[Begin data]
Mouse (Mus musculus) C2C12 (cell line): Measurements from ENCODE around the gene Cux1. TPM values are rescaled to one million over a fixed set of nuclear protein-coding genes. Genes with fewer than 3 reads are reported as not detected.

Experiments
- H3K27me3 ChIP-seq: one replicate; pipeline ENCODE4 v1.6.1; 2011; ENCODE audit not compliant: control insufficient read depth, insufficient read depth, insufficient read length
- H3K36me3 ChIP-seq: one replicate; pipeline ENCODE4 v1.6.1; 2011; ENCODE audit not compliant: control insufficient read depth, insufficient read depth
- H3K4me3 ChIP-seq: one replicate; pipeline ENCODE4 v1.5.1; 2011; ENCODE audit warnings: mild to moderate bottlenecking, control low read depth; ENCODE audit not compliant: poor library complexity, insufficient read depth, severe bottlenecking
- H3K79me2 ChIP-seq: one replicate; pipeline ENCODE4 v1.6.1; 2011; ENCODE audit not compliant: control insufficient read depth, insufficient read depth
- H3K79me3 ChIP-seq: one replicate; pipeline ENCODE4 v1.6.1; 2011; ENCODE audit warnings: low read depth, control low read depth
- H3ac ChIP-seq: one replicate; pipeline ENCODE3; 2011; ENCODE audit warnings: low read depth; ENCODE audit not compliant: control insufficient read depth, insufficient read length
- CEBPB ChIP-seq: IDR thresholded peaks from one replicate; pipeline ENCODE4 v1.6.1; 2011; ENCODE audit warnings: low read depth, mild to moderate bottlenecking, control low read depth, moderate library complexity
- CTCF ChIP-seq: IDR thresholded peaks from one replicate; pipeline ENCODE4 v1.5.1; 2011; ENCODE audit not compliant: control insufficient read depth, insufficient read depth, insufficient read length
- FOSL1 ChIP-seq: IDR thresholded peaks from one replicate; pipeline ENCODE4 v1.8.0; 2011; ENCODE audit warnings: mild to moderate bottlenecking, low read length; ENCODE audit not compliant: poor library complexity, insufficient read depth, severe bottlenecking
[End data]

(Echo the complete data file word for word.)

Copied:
Mouse (Mus musculus) C2C12 (cell line): Measurements from ENCODE around the gene Cux1. TPM values are rescaled to one million over a fixed set of nuclear protein-coding genes. Genes with fewer than 3 reads are reported as not detected.

Experiments
- H3K27me3 ChIP-seq: one replicate; pipeline ENCODE4 v1.6.1; 2011; ENCODE audit not compliant: control insufficient read depth, insufficient read depth, insufficient read length
- H3K36me3 ChIP-seq: one replicate; pipeline ENCODE4 v1.6.1; 2011; ENCODE audit not compliant: control insufficient read depth, insufficient read depth
- H3K4me3 ChIP-seq: one replicate; pipeline ENCODE4 v1.5.1; 2011; ENCODE audit warnings: mild to moderate bottlenecking, control low read depth; ENCODE audit not compliant: poor library complexity, insufficient read depth, severe bottlenecking
- H3K79me2 ChIP-seq: one replicate; pipeline ENCODE4 v1.6.1; 2011; ENCODE audit not compliant: control insufficient read depth, insufficient read depth
- H3K79me3 ChIP-seq: one replicate; pipeline ENCODE4 v1.6.1; 2011; ENCODE audit warnings: low read depth, control low read depth
- H3ac ChIP-seq: one replicate; pipeline ENCODE3; 2011; ENCODE audit warnings: low read depth; ENCODE audit not compliant: control insufficient read depth, insufficient read length
- CEBPB ChIP-seq: IDR thresholded peaks from one replicate; pipeline ENCODE4 v1.6.1; 2011; ENCODE audit warnings: low read depth, mild to moderate bottlenecking, control low read depth, moderate library complexity
- CTCF ChIP-seq: IDR thresholded peaks from one replicate; pipeline ENCODE4 v1.5.1; 2011; ENCODE audit not compliant: control insufficient read depth, insufficient read depth, insufficient read length
- FOSL1 ChIP-seq: IDR thresholded peaks from one replicate; pipeline ENCODE4 v1.8.0; 2011; ENCODE audit warnings: mild to moderate bottlenecking, low read length; ENCODE audit not compliant: poor library complexity, insufficient read depth, severe bottlenecking